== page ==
[Posted Tuesday, May 17, 2022]
Kristin Rencher started the band on the advice of her doctor.
Tired of stuffy groups that suck the fun out of being in a band, Ida B. Wells band teacher Nick Caldwell thought it sounded like a good way to keep more students in the high school music program.
Together they have created a multi-generational community of musicians learning together and having a great time.
Rencher’s children were in the high school band program with Caldwell back when the school was still named Wilson. She had even played with Caldwell’s stage orchestra for school musical productions, but she wasn’t sure what to expect when, in 2015, she brought him the idea to start a community band. What she got was an enthusiastic “Yes!”
Open to ages 14 and up, no auditions necessary, the SW Portland Community Band aims to redefine the American concert band experience. Rencher and Caldwell want to keep it fun and low stress. The main goal is to help people keep music in their lives, which means something different for everyone.
For Rencher, keeping music in her life is helping her heal from a traumatic brain injury. A professional musician for much of her adult life, she gave it up at age 35 to the demands of family and work. Some time into her recovery from a serious head injury, her neurologist suggested that taking up clarinet again would be good for her brain. In addition to her personal reasons for getting the group going, she wanted to create a different type of band that wouldn’t be as competitive as other bands she had been in and would be open to a lot more people than the traditional band: less stress, less competitive, more fun.
Within Rencher’s proposal was a symbiosis with the potential to solve a perennial problem for Caldwell’s band program. The Wells schedule offers surprisingly few elective spots for the first two years, which means that student musicians often don’t have room in their schedule for band until later in high school. Caldwell saw that a community band could help bridge that gap by offering an opportunity for students to keep music in their lives, and in fact the band includes several student members each year. And even though being a high school band teacher is a high-energy, time-intensive endeavor, Caldwell says the fun and friendships make the community band the last thing he’d give up.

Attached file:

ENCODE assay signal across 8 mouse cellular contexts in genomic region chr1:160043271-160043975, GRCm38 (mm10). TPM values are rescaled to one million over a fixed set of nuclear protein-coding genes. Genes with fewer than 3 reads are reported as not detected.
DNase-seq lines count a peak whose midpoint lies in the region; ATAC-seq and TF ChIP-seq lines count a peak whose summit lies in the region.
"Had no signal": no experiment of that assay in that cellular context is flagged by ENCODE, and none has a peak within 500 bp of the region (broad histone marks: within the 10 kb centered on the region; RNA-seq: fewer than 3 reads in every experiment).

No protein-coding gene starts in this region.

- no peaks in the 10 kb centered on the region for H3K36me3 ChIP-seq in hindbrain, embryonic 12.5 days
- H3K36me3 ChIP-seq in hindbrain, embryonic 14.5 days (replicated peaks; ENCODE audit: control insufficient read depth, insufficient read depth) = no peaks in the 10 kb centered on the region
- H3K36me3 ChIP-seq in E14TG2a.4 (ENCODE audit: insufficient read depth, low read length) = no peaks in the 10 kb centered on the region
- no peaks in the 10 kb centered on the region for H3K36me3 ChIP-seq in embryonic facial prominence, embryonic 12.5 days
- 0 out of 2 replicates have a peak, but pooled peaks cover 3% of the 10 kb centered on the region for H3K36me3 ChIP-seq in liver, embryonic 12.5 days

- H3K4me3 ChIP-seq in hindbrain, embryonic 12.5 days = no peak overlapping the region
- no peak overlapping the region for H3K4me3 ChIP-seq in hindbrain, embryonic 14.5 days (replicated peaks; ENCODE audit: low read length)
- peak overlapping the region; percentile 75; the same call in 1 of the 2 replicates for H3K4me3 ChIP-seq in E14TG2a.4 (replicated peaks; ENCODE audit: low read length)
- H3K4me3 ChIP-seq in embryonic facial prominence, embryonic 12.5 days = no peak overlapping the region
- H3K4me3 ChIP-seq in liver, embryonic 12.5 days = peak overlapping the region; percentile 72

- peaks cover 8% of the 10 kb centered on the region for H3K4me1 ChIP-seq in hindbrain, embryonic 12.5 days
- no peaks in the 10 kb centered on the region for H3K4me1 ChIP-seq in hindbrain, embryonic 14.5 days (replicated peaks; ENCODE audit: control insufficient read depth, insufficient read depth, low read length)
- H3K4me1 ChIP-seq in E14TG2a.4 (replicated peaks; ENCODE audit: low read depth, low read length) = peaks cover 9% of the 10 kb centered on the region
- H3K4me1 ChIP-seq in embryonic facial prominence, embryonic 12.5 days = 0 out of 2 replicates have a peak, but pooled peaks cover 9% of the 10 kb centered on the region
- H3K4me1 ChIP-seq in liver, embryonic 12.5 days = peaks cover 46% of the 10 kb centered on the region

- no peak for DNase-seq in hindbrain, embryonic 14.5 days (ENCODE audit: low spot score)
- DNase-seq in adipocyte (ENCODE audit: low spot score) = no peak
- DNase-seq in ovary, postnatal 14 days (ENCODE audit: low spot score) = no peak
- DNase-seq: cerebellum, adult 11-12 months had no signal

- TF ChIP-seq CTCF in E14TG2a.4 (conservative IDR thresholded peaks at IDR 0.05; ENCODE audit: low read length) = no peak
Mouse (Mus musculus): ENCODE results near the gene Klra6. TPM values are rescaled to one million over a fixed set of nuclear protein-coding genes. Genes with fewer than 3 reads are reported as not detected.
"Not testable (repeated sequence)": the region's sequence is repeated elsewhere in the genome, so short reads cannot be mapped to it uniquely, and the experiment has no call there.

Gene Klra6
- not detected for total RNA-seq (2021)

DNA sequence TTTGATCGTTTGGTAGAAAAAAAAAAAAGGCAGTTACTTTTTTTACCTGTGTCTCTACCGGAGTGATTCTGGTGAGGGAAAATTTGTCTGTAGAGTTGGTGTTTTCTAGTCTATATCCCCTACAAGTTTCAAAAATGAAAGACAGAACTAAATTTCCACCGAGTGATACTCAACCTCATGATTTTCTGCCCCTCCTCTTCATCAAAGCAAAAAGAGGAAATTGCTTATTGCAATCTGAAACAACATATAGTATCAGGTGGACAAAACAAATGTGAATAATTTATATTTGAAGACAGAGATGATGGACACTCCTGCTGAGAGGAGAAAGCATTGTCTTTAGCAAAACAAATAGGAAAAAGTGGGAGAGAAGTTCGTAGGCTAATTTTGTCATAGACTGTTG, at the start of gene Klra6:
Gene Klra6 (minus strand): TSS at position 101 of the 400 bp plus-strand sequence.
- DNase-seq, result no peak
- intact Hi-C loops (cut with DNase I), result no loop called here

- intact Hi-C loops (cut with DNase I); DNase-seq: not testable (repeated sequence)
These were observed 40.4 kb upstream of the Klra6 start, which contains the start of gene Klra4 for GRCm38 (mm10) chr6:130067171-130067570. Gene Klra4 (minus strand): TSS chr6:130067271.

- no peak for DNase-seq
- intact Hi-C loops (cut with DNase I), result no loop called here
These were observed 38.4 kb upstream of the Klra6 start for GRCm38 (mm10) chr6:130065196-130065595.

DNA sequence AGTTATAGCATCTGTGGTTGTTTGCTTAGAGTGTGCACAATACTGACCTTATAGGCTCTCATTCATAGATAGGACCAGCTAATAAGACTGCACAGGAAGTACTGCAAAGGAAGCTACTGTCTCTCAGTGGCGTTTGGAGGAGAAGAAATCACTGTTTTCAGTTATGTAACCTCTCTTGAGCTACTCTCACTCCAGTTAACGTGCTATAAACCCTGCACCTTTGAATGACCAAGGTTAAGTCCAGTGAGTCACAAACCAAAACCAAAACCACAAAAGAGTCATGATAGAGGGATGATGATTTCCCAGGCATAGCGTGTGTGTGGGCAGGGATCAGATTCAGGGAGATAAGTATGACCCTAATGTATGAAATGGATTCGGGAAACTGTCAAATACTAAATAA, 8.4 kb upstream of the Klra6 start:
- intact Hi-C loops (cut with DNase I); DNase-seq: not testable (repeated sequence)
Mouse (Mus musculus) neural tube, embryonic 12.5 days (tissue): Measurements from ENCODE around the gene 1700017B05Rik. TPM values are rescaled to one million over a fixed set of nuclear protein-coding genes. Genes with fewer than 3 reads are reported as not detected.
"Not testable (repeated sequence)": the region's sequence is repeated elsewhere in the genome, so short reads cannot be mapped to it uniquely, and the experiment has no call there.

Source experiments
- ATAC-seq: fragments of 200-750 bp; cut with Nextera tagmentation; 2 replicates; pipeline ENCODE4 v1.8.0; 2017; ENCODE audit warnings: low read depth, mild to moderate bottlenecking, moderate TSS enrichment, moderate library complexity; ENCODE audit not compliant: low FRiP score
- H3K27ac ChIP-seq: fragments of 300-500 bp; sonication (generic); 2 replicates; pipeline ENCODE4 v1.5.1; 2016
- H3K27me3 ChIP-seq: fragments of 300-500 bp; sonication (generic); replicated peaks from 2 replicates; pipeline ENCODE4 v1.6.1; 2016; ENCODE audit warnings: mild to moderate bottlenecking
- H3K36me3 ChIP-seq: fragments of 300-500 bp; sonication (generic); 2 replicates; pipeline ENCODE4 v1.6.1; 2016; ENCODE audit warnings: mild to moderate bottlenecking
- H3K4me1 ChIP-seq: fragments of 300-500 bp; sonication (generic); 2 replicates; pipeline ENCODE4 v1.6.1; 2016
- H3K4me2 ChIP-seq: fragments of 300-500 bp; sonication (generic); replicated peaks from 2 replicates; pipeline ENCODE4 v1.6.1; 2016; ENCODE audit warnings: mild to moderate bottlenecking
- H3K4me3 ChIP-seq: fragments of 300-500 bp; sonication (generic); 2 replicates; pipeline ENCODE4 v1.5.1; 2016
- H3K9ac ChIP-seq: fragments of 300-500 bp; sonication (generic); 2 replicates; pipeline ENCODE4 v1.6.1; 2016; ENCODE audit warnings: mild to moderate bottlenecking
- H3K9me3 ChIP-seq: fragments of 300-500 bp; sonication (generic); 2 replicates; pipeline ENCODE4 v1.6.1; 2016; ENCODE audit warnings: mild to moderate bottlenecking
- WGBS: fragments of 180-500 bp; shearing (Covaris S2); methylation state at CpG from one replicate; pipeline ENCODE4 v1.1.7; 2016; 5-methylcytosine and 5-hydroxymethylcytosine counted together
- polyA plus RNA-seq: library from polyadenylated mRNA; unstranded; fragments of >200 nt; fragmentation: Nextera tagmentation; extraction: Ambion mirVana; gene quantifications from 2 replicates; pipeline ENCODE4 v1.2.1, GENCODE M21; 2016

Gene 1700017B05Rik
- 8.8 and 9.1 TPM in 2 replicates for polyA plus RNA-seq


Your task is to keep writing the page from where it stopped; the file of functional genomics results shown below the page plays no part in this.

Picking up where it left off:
In 2017, ads in the SW Community Connection and the high school’s parent newsletter brought 18 people to the first rehearsal in the band room at what is now Wells High School. Three years later band membership was at 54, a number that has held steady but which has also made finding large enough performance venues a challenge.
Today the band includes music educators, former music majors, and former professional musicians as well as high school students and families. “We’re also the only band with our own brewmaster,” says Caldwell.
One of the first recruits to join was Rencher’s 10th-Avenue neighbor Curtis Roth. Roth hadn’t been in a band for over 40 years, since his high school days playing French horn, but he was getting ready to retire. “Music is supposed to be one way to keep the brain cells hopping,” he says, so he thought it would be a good way to keep mentally fit after retirement. His French horn was long gone (and not missed, he notes), but he did have a saxophone he had bought hoping to get his son interested in band. His son never did get interested, but Roth picked it up and taught himself to play once he joined the band. He’s in it for fun and community, and doesn’t take the band, or himself, too seriously, relying on a strategy to “only play the notes that aren’t going to terrify the people around me and skip the ones that are too hard for me.” Nevertheless, a few years back he won the award for most improved player, a feat, he points out, that’s not too hard when you’re the worst player.
Roth, at 67, is one of the oldest band members. Elle Sandifer is 24, a Wilson alum who was back in town this spring between college and starting her career as a mechanical engineer. Together, they attacked the saxophone parts of the repertoire with enthusiasm and a sense of camaraderie, if not always accuracy, they both say. Sandifer has since moved away for a job, prompting Roth to observe, “I will miss having her in the band. I don’t hang out with people that young very often. That’s part of it, band is a social thing for me.”